Intelligent Life in Outer Space

March 6th, 2017 Posted by Thought Tools 44 comments

While he was directing the defeat of the Nazis in World War II, Winston Churchill found time to write on topics millions of miles from Pearl Harbor, the siege of Leningrad and the fall of Bataan.  As a matter of fact, a week before General Douglas MacArthur fled the Philippines for Australia, Churchill penned an essay entitled, “Are There Men on the Moon?” which appeared in London’s Sunday Dispatch on March 8, 1942.

He wrote that he was not so conceited to think that our sun is, “the only one with a family of planets.”  Furthermore, he mused, with such an unthinkably large number of stars and planets out there, some must have the necessary conditions to sustain life and it would be a strange thing if some of those didn’t actually have living creatures. 

By the laws of statistics, Churchill was right. With so vast a universe how could the miracle of life have occurred uniquely on this small speck of rock lost in a gigantic galaxy in a remote corner of the universe?  What is more, random events never happen uniquely.  If you watch a roulette wheel for a week and notice that in all that time, during hundreds of spins, the ball falls into the number seven slot only once, you will know that the wheel was rigged.  Random events never happen only once.  If life on earth evolved through a lengthy process of random, unaided, materialistic evolution, it MUST have happened elsewhere too.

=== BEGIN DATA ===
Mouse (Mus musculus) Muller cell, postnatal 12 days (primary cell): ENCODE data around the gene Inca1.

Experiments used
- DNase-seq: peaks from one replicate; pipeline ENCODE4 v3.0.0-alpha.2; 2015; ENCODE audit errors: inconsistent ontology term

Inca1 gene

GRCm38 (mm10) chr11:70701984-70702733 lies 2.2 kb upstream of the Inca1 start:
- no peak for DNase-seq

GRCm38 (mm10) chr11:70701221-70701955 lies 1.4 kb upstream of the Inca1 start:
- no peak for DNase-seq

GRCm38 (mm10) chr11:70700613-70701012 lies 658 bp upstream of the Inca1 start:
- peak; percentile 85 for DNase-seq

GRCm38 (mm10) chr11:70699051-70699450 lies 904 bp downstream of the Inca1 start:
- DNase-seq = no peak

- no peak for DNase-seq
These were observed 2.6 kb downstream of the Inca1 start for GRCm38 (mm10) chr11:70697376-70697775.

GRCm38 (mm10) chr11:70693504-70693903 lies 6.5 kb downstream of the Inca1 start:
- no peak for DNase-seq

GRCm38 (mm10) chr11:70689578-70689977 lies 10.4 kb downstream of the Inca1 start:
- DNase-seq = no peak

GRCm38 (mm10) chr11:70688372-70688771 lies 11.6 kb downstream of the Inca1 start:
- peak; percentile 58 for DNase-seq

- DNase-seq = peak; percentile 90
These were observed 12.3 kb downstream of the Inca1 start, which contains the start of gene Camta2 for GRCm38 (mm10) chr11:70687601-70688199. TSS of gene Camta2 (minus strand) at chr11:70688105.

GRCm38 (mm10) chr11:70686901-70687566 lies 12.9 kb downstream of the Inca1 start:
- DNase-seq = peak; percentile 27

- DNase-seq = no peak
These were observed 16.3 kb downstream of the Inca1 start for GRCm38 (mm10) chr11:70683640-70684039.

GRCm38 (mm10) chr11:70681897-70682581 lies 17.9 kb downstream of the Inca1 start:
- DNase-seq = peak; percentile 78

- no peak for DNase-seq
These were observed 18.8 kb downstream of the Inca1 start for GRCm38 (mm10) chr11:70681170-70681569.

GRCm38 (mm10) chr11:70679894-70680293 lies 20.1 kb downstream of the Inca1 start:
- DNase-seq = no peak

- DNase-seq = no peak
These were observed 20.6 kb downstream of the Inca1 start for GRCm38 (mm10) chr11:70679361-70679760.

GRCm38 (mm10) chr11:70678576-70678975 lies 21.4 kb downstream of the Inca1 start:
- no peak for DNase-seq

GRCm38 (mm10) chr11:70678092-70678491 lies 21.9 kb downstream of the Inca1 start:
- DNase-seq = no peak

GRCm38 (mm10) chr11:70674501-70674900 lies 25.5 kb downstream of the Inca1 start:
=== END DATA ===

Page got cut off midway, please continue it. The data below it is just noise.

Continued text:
There are only two possible explanations for the presence of humans on planet earth.  First, the explanation I just described, namely random, unaided evolution which is widely accepted in the churches of academia and the cathedrals of scientism.  Second, the good Lord in His wisdom created us in His image and placed us here.  That’s it! There are no more options.  It is easy to see why, in our time, with science overrun by secularism, only the first explanation is acceptable.  

But it comes with a problem: if it was truly a random, unaided evolution, it MUST have happened elsewhere too.  Therefore, if you wish to validate the random unaided explanation, you MUST seek and find life elsewhere.  Without that, your thesis collapses and you will be dragged kicking and screaming to the second explanation—God created us.